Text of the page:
• I also have a shoe box full of review-unit cell phones I used for a week and forgot to return; they are now too old to do anyone any good, but I'm too embarrassed to send them back and feel too guilty to sell them, give them away, and/or put them in landfill. I'm thinking seriously of just blowing them up. Anybody got any C4 they can spare?
  • My desk is dotted with several pairs of nifty-looking Bluetooth ear buds that have my DNA on them in the form of ear wax (I know: ewwww). Ditto for various MP3 player ear buds. The FTC is more than welcome to come to my office and collect them.
  • I have received at least 217 company T-shirts featuring the dorkiest logos known to mankind. The ones I didn't give to Goodwill I used as rags for washing my car. I know I'm not the only one who did this. (Seriously, if you live in San Francisco or New York long enough you'll see homeless people with Ashton Tate and Corel on their chests.)
  • I have downloaded at least 483 different free software programs for review, almost six of which proved useful. The rest clogged my hard drive, crashed my system, or both. So far nobody has paid me for the time it took to fix those problems, but I'm still holding out hope.
  • At one time or another, I have owned 127 USB thumb drives of varying capacities that once contained press materials but were subsequently erased, reused, and lost. Some of them contained my vacation photos, so if you find one with pictures of a guy who's eaten too many cheese cubes wearing an incredibly dorky T-shirt, please send me an e-mail.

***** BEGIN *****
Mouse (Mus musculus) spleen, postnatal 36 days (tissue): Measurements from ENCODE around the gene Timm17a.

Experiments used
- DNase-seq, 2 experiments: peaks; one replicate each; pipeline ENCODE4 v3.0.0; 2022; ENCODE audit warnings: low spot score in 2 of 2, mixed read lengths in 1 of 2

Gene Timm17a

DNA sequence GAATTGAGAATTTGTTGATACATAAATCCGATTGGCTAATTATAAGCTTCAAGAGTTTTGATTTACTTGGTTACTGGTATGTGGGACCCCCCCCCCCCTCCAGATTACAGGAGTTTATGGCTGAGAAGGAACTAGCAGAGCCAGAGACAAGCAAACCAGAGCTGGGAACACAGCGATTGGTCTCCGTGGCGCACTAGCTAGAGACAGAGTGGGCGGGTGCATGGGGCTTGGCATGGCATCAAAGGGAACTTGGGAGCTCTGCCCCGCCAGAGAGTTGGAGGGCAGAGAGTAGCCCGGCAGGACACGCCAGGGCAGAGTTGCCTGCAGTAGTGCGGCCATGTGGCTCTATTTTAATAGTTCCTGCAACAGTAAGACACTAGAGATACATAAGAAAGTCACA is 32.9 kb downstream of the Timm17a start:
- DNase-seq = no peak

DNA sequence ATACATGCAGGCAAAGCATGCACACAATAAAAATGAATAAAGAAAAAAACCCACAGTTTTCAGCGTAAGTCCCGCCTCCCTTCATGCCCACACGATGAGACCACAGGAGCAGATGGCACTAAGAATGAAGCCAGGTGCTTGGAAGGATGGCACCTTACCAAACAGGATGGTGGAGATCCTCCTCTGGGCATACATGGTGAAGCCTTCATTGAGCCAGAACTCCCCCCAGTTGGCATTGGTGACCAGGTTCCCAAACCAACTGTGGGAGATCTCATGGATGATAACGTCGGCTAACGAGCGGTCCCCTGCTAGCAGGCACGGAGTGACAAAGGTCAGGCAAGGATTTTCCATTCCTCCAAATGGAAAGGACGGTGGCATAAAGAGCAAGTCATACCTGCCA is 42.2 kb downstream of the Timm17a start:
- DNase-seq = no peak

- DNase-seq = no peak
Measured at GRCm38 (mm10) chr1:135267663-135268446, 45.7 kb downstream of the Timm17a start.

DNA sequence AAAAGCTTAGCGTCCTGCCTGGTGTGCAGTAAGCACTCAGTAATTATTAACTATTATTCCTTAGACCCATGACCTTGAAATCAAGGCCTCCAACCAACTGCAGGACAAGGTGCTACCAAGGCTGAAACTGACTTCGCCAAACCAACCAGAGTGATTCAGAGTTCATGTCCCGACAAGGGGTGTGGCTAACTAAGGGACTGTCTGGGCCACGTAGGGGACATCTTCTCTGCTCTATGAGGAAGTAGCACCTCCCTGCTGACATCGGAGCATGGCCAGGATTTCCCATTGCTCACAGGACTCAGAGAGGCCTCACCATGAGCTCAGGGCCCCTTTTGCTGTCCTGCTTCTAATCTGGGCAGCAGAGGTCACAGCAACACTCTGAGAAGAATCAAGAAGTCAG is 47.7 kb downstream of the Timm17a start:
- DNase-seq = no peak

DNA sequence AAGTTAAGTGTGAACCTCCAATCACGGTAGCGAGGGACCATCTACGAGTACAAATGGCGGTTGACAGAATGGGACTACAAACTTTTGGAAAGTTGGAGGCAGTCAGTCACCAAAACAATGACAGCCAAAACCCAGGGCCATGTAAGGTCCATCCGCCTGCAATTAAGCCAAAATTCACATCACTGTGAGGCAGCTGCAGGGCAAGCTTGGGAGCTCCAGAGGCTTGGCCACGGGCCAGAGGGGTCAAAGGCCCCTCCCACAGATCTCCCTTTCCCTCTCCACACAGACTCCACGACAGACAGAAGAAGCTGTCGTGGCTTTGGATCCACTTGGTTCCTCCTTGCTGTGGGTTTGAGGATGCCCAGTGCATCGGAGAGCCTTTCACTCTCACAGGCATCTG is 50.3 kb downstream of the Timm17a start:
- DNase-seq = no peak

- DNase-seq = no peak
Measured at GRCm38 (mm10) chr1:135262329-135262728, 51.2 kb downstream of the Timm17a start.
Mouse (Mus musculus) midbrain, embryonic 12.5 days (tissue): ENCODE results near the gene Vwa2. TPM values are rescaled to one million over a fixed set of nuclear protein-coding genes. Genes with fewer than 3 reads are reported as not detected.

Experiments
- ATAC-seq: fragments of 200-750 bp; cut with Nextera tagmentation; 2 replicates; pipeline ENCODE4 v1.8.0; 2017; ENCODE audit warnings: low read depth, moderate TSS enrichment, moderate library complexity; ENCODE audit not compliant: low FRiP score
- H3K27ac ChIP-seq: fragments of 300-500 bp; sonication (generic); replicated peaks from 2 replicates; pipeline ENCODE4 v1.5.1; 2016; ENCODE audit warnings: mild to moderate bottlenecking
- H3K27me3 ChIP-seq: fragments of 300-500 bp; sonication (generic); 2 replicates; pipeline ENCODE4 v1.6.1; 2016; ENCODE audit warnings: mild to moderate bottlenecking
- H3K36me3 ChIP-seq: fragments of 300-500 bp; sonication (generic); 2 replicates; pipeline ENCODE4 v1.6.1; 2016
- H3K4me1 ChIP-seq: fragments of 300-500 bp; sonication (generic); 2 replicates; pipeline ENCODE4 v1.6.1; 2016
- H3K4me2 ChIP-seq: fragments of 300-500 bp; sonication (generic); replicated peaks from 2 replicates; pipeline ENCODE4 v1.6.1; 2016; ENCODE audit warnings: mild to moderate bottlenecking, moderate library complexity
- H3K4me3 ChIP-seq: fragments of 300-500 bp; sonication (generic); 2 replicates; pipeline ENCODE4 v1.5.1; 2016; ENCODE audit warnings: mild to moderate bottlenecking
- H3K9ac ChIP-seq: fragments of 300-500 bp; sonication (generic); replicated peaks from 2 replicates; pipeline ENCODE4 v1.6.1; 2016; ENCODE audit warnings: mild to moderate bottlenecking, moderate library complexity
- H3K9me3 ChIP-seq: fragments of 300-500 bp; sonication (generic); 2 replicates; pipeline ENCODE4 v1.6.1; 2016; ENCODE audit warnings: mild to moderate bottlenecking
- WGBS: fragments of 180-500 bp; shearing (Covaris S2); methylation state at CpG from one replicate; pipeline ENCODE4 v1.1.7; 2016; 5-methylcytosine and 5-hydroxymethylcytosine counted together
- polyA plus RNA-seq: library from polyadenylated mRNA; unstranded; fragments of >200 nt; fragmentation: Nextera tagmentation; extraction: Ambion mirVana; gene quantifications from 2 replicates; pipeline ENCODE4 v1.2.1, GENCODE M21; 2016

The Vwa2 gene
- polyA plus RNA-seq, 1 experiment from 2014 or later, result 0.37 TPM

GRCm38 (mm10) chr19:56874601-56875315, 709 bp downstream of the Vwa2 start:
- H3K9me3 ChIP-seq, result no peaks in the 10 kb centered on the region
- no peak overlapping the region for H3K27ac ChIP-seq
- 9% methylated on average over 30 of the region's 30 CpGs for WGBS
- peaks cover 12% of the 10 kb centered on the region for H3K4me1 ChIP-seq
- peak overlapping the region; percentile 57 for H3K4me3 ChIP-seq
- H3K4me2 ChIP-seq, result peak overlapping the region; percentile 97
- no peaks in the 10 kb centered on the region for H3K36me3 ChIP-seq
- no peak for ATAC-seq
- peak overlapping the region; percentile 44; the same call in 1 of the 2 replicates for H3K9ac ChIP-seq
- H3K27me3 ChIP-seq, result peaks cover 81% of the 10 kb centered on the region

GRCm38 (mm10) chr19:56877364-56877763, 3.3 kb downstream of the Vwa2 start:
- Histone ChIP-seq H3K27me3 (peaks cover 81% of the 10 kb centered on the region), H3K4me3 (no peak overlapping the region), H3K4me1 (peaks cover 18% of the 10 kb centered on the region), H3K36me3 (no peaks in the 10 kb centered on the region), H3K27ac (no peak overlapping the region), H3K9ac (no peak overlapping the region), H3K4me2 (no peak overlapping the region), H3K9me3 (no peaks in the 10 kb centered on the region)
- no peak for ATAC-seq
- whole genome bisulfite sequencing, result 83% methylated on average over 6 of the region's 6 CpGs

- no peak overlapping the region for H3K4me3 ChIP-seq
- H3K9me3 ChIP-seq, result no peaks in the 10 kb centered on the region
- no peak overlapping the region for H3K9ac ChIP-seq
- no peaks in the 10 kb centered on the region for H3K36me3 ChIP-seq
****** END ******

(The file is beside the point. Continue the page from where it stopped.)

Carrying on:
• Oh yeah: On one occasion, an extremely attractive PR woman rubbed up against me, but it's unclear whether she was trying to create a favorable impression for her client or simply reaching for her purse. (In either case, I remember it fondly.)

Ah, I feel so much better now. Thanks FTC, for letting me get that off my chest.

Got anything you want to confess? Have you tried that Alpo Chop House? Post your sins below or e-mail me: cringe@infoworld.com.

This story, "This blog has been brought to you by the Federal Trade Commission," was originally published at InfoWorld.com.